Delaire Graff

Dylan Lewis’ bronze cheetah sculpture is but one of the sculptures adorning the gardens of the Delaire Graff Estate, Image:

Delaire Graff: The aspiration, inspiration and destination

Delaire Graff Estate was named as the finest vineyard experience across the African continent by the 2020 World’s Best Vineyards. The South African takes a ‘wine-perspective’ glimpse at this ‘Jewel of the Cape Winelands’.

Delaire Graff

Dylan Lewis’ bronze cheetah sculpture is but one of the sculptures adorning the gardens of the Delaire Graff Estate, Image:

Much has been written about Delaire — from the art collection to the gardens, the food to the views, and the challenge for many a writer is finding enough superlatives without repetition. Delaire Graff is simply jaw-droppingly magnificent throughout.

Delaire Graff: Impact on wine in Cape Winelands

Let us however take a “wine-perspective” glimpse at this incredible investment and what impact a property like Delaire has had on wine on the Cape Winelands. 

Delaire Graff
Delaire Graff Estate, fondly known as the ‘Jewel of the Cape Winelands’. Image: Adobe Stock

After nearly 300 years of “consistently average” wine production, it was only with the introduction of the Wine of Origin scheme in 1973 that we started a serious focus on quality production.

For the next 25 years it was the Rustenbergs, Kanonkops and Meerlusts who were out there in the front row, carrying the flag and establishing that continuity of excellence…so important if we are to be accepted on the world stage.

Investment in property, people and product

Come the mid-1990s the first big “outside” investments in wine estates started taking place causing more than one fourth generation vineyard owner to have complained about all this “money” making it difficult for him to compete.

Many of these new wine estate owners may well have been serious wine drinkers and with great collections, but few had any “hands-on” experience. 

Delaire Graff
A William Kentridge painting hangs in the Delaire Graff Restaurant overlooking the Banghoek Valley. Image:

What they did have, however, was serious intent to make great wines, knowing this would be a long-term investment. It was GT Ferreira who famously coined the phrase that “in the business of wine farming the acronym ROE has a different meaning: Return on Ego”.

These investments in property, people and product have been HUGELY important, and now more than 20 years on, those with generational investment in the Winelands realise just how much this has meant to both farming and tourism. 


Laurence Graff Delaire
A portrait of Laurence Graff by Lionel Smit. Image:

In was in 2003 that the British maestro of the jewellery world, Laurence Graff (chairman of the board and director of Graff Diamonds International), had his first sighting of a property called Delaire – exquisitely situated at the top of the Helshoogte Pass, Stellenbosch.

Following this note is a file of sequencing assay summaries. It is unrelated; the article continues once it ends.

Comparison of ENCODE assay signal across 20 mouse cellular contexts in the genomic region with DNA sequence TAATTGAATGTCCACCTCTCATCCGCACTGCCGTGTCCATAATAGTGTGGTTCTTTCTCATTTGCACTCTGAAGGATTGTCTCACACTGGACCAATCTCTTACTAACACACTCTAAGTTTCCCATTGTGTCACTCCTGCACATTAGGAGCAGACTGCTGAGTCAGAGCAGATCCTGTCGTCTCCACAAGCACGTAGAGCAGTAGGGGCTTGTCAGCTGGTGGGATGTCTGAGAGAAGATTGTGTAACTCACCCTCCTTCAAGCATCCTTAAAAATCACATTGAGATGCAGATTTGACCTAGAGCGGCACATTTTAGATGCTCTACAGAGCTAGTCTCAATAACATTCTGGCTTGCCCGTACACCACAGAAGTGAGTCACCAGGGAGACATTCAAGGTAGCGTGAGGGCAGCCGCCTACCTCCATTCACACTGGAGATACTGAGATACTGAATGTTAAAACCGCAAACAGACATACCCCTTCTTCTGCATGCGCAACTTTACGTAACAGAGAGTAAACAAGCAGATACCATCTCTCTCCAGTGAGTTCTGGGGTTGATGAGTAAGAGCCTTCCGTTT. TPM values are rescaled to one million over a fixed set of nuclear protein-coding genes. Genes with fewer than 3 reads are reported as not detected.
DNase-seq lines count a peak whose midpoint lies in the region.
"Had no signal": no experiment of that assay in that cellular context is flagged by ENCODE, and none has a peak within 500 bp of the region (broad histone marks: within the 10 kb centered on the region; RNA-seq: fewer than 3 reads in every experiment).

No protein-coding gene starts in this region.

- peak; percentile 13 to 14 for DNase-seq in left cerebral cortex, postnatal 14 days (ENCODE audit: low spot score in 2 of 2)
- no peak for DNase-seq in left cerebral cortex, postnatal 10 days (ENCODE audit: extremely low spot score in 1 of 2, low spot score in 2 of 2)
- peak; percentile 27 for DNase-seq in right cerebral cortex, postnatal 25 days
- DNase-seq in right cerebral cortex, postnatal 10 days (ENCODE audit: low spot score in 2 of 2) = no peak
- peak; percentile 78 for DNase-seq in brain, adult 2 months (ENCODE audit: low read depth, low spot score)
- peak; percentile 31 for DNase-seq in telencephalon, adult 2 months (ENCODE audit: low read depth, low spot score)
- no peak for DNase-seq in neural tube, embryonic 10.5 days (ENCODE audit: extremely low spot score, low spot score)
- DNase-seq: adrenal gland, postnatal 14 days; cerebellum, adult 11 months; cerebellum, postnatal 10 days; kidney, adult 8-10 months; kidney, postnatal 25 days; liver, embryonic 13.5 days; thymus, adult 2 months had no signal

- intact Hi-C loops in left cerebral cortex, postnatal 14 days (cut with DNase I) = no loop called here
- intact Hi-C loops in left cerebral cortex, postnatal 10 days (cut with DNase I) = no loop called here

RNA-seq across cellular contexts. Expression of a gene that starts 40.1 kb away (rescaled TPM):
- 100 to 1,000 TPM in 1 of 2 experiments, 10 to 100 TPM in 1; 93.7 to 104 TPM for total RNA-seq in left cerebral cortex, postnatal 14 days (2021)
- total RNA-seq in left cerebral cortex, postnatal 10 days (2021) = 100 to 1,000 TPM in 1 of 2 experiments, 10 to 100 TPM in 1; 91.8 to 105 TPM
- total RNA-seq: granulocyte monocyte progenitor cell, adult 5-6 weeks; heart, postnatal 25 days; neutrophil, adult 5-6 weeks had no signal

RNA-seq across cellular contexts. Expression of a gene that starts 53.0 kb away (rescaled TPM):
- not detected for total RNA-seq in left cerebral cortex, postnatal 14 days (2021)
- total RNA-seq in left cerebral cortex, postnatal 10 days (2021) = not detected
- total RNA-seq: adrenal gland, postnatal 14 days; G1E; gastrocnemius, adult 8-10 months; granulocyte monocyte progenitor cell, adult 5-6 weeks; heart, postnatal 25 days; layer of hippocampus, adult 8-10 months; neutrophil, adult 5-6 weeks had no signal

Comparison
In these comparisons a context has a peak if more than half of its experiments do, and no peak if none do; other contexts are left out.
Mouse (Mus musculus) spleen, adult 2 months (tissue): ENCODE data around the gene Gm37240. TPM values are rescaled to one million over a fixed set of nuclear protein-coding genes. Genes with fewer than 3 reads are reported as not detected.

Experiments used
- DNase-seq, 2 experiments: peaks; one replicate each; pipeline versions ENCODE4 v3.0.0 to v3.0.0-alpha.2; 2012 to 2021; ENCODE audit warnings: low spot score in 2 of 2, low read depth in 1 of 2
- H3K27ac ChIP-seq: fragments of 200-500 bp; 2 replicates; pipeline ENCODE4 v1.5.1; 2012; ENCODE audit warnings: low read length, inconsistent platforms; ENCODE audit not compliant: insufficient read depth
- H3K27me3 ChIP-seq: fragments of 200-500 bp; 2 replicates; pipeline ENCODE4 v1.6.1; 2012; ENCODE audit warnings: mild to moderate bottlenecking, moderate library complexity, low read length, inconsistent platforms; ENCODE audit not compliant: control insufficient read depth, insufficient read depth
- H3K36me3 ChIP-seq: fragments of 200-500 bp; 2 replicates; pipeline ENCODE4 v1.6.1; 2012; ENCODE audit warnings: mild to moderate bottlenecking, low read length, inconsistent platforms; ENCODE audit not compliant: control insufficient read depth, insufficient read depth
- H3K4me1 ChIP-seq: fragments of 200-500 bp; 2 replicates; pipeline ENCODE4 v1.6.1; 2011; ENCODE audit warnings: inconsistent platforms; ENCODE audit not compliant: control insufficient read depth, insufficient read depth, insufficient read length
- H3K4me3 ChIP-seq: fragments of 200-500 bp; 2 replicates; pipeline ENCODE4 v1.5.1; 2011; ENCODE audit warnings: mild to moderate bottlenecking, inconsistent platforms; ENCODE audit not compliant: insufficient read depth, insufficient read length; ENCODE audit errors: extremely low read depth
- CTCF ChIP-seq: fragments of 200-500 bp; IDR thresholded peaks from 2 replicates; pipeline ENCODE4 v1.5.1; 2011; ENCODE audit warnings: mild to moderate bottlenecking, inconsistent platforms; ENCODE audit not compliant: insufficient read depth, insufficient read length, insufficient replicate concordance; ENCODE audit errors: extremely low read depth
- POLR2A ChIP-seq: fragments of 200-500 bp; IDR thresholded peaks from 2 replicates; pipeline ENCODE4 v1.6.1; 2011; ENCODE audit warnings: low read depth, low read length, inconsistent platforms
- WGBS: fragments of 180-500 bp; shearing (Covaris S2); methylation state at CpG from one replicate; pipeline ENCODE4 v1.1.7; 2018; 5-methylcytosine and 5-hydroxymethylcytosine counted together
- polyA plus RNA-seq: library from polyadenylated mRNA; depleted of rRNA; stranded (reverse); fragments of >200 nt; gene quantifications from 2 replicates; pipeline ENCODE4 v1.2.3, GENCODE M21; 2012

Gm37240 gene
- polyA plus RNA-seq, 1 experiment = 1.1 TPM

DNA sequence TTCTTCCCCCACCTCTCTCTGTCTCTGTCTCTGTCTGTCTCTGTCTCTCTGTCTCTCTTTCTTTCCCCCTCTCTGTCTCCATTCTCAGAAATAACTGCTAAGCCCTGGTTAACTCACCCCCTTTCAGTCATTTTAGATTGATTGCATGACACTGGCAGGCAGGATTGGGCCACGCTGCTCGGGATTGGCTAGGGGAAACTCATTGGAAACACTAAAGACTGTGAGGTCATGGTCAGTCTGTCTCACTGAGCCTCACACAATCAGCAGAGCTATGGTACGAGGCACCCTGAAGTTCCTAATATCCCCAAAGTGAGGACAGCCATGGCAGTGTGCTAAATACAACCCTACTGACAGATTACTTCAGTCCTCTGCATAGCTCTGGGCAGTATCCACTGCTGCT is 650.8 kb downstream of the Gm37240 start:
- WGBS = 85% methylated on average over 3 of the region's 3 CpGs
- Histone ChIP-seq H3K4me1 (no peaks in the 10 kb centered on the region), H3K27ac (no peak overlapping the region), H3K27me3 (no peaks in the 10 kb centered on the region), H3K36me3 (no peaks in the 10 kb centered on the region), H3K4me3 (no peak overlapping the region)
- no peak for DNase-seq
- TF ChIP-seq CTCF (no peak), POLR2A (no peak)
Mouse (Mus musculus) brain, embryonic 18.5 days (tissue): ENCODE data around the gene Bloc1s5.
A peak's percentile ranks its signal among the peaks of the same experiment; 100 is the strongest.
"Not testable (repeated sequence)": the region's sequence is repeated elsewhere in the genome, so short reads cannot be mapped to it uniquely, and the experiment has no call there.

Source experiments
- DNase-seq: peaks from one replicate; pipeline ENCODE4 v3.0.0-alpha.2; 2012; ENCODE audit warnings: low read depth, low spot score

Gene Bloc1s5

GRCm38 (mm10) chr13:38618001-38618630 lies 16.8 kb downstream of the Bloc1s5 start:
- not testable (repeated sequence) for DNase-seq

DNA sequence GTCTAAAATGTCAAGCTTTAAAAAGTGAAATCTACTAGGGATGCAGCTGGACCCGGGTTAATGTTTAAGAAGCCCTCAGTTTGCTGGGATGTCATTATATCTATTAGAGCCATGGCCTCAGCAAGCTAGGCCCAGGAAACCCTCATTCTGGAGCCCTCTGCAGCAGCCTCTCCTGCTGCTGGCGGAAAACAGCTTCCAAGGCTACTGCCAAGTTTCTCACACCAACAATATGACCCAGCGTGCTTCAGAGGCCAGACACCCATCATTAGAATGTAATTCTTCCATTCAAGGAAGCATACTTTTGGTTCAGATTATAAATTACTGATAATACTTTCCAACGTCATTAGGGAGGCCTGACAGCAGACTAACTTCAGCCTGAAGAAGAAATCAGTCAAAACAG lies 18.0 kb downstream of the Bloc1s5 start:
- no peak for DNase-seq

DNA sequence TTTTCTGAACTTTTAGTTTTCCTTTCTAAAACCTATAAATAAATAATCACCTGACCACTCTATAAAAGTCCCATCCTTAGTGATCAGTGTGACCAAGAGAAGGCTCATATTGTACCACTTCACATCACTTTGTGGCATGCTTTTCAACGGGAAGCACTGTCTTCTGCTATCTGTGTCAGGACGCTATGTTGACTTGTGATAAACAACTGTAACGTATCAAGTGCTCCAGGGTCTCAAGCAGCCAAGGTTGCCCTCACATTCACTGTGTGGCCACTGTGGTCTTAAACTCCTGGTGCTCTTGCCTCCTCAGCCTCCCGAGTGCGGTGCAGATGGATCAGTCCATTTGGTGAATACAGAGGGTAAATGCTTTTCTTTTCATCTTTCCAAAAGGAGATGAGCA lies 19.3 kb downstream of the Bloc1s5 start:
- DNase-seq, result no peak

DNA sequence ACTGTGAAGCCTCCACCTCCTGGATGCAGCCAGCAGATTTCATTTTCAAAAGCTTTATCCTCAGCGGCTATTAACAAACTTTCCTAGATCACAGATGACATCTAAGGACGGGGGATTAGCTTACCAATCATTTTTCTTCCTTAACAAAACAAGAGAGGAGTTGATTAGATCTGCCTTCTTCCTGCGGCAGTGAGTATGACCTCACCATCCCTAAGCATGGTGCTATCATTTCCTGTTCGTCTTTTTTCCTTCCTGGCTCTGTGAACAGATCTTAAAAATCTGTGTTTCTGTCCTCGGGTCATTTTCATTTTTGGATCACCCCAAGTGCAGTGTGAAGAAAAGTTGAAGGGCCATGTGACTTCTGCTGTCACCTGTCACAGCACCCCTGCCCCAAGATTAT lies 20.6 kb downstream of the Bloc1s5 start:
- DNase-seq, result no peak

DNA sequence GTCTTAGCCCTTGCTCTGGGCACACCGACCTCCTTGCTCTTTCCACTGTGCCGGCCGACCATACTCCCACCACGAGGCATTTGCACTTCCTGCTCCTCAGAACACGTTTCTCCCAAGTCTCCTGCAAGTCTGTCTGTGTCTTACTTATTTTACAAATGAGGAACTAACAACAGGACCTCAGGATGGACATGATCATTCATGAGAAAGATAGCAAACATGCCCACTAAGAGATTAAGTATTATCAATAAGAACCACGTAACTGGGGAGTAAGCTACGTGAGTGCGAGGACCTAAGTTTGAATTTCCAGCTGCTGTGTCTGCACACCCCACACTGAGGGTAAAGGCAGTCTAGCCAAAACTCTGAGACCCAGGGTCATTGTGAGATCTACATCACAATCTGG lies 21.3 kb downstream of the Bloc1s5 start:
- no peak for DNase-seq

Seven years later, he opened the most sumptuous and luxurious winelands venue South Africa had ever seen, and a property that was to make a huge impact in the Cape Winelands — not only in terms of wine, but in terms of art, environment, fine dining and above all, hospitality. Simply put – we had never seen anything like it!

Getting the right people for Delaire Graff journey

Looking through the wine glass, and again, from a wine producer prospective, how did Laurence Graff manage to get it so right and in a relatively short time?

Firstly, he appointed the right people to accompany him on his journey.

Delaire Graff CEO Johann Laubser.
Image: Delaire Graff

CEO Johann Laubser was the key appointee in the process and together he and Laurence put together a first league team of people to deliver the goods.

While there was no restriction on finances, this came along with the unquestioned expectation of excellence in each and every aspect, down to the smallest detail.

Winemakers, viticulturalists, chefs – all were given opportunities to visit or to liaise with their counterparts wherever in the world in the quest for excellence. 


However, the Graff heritage and ethos brought  along something that no other big investor had brought along before. It brought an international  reputation and existing client following previously unknown in the Winelands. 

The in-house magazine Graffiti, edited in London, is sent out to tens of thousands of their global followers — people who are well-read, well-travelled and can both afford and expect the finest and the best. They shop at Harrods and Fortnums (where naturally, the wines are listed).

It is this confidence in the Graff marque that led these people, when visiting South Africa, to make their destination someone in whom they already had confidence.

Delaire Graff Nicolas Moreton
This stone sculpture by Nicolas Moreton is on display at Delaire Graff as part of the fabulous display of artworks from Laurence Graff’s private art collection at the estate. Image:


Well over 100,000  people have visited Delaire Graff each year before international travel took the big knock and this is how the greater winelands has reaped so much benefit – no one comes to South Africa just for a day, and not one who visits the Winelands never gets carried away to explore further. 

The ripple effect of this in terms of tourism in general, and also employment in the hospitality industry has been huge. Equally so has been the ripple effect internationally, with all of these visitors returning home as ambassadors to the splendid things they have seen during their visit.

Delaire Graff

The casual tourist might understandably have a sense of awe and trepidation on first visiting such a seemingly opulent venue. 

But the moment you walk in the door you will feel the warmth and friendliness of a genuine welcome evident everywhere you walk. Indeed – it is quite strange, in theses almost overwhelming surroundings, you will feel undeniably at home.